Dubai assassination 101: A short guide to Mahmoud al-Mabhouh
The assassination of Mahmoud al-Mabhouh in Dubai has fascinated espionage geeks, Middle East-watchers and bored desk jockeys everywhere. We’re not going to give out the tired ”it’s like something out of Graham Greene/John le Carre” line, but hell… it’s true.
Admit it, you probably watched the CCTV of the assassins (above) by now.
Unfortunately, most people only have a little bit of background on the story. Apart from the fake passport angle and the “OMG! It’s the Mossad!” angle, not much has been in the media. So we’ve decided to remedy that.
Falafel Mafia and True/Slant proudly present: Dubai Assassination 101.
So who was Mahmoud al-Mabhouh, anyway?
Al-Mabhouh was a senior military commander in Hamas, the Palestinian Islamist organization that controls the Gaza Strip. He was a prominent figure in the Qassam Brigades, which sent suicide bombers into Israel during the Second Intifada and launched missile attacks on Israel afterwards. In the late 1980s, during the First Intifada, Mabhouh personally engineered the capture and killing of two Israeli soldiers. During the past few years, Mabhouh has lived abroad in Syria, where he was close to the Syrian branch of Hamas and engineered weapons purchases for the Gaza Strip. He was the subject of an assassination attempt three months ago that left him in a coma for more than day.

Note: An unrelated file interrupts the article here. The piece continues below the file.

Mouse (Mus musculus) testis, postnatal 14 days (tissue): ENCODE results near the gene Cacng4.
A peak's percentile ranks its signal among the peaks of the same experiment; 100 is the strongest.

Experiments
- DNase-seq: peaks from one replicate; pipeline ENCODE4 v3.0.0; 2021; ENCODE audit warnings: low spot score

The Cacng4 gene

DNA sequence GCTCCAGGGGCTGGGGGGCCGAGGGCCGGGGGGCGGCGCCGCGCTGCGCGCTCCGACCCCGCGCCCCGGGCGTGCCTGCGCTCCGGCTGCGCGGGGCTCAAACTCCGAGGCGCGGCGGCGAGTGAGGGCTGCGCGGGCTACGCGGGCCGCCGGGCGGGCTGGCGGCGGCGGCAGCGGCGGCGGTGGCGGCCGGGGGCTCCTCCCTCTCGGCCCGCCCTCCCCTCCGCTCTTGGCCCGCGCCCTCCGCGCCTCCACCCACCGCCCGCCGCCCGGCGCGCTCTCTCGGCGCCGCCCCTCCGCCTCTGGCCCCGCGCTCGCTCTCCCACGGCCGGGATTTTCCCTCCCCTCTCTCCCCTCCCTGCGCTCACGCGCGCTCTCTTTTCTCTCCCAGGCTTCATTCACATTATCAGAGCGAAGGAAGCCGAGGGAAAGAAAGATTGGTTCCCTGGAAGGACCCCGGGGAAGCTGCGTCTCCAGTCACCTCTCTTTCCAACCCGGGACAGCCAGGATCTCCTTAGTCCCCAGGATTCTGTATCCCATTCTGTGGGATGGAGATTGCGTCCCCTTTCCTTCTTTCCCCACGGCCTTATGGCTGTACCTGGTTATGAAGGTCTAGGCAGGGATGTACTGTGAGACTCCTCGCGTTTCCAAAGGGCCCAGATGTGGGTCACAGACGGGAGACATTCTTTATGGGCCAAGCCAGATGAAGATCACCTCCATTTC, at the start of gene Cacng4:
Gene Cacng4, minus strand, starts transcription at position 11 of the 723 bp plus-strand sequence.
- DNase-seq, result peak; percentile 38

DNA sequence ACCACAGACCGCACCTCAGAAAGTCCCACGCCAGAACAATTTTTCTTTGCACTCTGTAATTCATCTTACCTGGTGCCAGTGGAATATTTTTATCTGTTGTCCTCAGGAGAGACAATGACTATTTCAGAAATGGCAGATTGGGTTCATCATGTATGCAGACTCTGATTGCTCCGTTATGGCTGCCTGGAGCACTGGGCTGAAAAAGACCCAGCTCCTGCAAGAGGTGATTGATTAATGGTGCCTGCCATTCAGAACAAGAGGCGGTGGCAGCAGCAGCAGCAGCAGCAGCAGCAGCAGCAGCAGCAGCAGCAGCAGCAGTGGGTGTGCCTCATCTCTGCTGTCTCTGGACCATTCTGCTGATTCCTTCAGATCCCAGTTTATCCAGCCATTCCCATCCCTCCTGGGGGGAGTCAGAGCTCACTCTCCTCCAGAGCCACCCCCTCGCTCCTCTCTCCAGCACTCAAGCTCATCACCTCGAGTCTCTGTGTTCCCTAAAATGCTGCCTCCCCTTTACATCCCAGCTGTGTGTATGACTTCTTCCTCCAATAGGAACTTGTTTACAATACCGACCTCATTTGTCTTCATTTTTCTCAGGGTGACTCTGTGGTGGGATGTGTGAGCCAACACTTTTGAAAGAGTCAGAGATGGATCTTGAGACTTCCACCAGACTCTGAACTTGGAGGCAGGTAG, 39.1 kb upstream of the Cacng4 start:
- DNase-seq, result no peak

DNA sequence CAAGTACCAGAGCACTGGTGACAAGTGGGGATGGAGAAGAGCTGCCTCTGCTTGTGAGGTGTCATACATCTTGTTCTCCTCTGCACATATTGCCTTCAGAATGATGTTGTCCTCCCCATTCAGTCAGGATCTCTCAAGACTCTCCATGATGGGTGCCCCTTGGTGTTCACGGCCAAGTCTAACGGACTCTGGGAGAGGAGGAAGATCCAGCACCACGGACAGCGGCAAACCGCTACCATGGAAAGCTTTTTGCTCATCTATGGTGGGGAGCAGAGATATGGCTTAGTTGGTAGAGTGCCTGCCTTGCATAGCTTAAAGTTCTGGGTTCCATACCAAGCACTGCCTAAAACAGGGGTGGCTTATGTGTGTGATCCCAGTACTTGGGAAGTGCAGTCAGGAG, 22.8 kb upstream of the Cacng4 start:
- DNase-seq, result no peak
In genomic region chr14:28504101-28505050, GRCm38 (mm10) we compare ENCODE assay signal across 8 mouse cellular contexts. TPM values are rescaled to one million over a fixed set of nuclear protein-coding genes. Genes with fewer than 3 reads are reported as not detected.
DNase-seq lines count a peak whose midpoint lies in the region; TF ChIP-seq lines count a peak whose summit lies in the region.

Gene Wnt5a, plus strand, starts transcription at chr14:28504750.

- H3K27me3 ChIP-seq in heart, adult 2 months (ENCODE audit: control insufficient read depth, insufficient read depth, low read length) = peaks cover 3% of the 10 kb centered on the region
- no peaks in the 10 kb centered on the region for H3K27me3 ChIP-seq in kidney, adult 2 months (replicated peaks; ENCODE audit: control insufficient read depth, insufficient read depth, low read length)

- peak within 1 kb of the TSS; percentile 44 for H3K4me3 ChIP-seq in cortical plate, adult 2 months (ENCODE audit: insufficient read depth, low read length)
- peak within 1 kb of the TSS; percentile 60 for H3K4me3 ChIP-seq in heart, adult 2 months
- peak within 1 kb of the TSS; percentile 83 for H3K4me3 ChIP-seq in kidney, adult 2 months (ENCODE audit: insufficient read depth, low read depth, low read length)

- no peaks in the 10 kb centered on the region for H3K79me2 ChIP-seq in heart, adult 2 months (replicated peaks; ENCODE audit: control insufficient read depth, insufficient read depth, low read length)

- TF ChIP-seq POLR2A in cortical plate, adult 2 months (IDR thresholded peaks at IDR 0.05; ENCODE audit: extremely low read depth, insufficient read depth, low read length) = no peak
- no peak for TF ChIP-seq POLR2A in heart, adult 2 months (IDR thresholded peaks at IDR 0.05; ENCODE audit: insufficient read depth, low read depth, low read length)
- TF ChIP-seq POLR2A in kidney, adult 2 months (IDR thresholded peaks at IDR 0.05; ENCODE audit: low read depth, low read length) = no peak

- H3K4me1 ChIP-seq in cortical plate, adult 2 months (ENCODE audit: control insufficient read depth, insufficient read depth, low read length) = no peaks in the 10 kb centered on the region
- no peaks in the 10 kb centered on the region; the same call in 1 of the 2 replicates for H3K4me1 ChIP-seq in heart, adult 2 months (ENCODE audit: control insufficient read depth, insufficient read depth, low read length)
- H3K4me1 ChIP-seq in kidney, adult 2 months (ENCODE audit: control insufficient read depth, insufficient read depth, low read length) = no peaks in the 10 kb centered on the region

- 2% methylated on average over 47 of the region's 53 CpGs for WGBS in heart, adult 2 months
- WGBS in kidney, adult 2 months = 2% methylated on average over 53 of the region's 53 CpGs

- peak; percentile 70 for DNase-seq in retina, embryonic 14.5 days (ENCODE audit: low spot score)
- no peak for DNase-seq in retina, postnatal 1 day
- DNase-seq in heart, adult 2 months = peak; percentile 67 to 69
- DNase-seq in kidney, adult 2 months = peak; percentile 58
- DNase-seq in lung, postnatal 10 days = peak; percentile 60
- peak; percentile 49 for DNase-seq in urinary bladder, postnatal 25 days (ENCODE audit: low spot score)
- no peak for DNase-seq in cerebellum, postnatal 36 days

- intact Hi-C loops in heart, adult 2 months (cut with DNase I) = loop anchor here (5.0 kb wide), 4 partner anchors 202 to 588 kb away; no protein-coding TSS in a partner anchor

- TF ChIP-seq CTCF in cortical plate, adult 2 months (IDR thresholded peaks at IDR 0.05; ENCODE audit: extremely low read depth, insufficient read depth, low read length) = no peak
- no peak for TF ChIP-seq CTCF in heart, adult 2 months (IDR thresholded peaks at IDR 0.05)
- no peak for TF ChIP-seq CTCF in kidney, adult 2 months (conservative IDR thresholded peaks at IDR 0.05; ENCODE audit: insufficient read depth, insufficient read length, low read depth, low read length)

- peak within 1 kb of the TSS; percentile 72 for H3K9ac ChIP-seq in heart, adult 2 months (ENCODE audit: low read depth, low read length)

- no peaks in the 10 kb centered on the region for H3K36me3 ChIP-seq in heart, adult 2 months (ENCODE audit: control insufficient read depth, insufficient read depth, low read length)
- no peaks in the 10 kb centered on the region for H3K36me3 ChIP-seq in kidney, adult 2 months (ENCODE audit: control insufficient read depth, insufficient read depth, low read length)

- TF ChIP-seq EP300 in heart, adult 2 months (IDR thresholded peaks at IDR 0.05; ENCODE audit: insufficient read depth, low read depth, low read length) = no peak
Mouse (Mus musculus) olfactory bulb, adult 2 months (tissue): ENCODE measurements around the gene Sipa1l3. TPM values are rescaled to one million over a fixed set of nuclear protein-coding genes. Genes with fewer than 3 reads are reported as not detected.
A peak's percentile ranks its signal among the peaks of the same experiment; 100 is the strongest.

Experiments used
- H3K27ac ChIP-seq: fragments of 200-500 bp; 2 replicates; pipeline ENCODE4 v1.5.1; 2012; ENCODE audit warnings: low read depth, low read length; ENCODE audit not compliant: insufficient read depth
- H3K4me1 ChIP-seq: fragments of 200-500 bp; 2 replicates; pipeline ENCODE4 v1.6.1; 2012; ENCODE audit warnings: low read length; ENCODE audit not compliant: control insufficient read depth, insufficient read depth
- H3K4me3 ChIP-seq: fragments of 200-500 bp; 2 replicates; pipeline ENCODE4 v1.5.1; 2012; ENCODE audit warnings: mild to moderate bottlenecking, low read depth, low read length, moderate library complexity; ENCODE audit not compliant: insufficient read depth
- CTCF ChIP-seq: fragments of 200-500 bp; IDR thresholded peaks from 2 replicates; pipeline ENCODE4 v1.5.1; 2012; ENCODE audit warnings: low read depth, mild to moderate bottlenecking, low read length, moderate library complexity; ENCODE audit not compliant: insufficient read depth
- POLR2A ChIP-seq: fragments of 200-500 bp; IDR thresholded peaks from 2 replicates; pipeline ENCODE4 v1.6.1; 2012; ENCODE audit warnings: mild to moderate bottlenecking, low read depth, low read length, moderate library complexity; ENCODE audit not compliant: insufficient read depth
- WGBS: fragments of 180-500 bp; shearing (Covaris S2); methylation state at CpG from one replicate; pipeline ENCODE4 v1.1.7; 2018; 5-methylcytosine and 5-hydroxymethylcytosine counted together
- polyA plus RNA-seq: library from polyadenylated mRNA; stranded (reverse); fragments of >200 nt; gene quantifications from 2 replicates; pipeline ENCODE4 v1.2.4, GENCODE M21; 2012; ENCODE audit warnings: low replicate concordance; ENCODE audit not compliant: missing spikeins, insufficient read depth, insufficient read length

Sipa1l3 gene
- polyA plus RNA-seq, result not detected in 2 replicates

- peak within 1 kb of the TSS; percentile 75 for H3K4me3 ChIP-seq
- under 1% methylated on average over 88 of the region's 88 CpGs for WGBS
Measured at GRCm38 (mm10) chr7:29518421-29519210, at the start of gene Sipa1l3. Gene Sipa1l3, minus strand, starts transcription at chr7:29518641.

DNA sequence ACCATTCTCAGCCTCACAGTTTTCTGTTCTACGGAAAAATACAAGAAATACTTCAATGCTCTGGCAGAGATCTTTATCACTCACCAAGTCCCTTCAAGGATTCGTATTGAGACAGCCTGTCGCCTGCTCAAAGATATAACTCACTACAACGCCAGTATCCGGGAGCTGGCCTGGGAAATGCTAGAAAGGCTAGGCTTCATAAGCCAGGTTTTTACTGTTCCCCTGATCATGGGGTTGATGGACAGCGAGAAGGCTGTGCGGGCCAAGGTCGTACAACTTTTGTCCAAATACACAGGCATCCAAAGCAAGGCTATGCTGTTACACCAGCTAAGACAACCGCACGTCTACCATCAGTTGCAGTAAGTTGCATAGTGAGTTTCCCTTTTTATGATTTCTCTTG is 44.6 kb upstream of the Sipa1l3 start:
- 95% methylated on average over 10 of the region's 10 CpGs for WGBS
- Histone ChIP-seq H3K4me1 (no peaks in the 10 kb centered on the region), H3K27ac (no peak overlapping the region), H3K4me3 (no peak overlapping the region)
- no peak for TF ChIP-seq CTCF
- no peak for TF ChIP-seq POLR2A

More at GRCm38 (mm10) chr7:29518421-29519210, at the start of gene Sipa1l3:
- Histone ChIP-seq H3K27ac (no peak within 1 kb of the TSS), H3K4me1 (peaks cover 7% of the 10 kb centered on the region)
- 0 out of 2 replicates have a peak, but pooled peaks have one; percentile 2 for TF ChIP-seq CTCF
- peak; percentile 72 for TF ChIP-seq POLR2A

How did al-Mabhouh die?
On the evening of January 19, seven unknown individuals killed al-Mabhouh in room 230 of the five-star Al Bustan Rotana hotel. Al-Mabhouh arrived in Dubai from Damascus at 3:15pm without any bodyguards; Al-Mabhouh usually travels with multiple bodyguards. According to an Israeli newspaper, his bodyguards were late because they were booked on another flight. To us, that excuse sounds a bit strange.
Security cameras caught al-Mabhouh entering the Rotana that afternoon and departing sometime between 4:30pm and 5pm; time-stamps from the CCTV have not been made publicly available. Al-Mabhouh returned to the Rotana at 8:25pm; in the preceding hours he was either in a meeting at the Iranian consulate (again, another Israeli source) or meeting “with a Palestinian group.”
A team of either 17 individuals, traveling seperately on faked passports, trailed Al-Mabhouh from the airport to the hotel, where they broke into his room while he was away and then departed. The 17 spooks were divided into a surveillance squad and an assassination squad, who somehow managed to acquire/forge keys to his room. The team of assassins were checked into the room directly across from 230. Shortly after returning, Al-Mabhouh was killed. Signs of strangulation and electrocution were found at the scene.
Did the Israelis want to kill al-Mabhouh? Who else was gunning for him?
The Israelis wanted to kill al-Mabhouh; so did lots of other people. Al-Mabhouh admitted he was involved in killing two Israeli soldiers in 1989 and was one of the primary individuals involved in smuggling weapons into Gaza. Al-Mabhouh had extensive connections in international arms trading, an industry noted for mysterious deaths. Hamas’ bitter rival for control of Palestine, Fatah, has connections with several Middle Eastern and European intelligence agencies. Several regional powers such as Egypt, Saudi Arabia and Turkey are actively hostile to Hamas; Iran has also had rifts with Hamas members in the past and a track record of foreign assassinations. Apart from the suspects who were caught on CCTV, Dubai police are also investigating two Palestinians for the killing.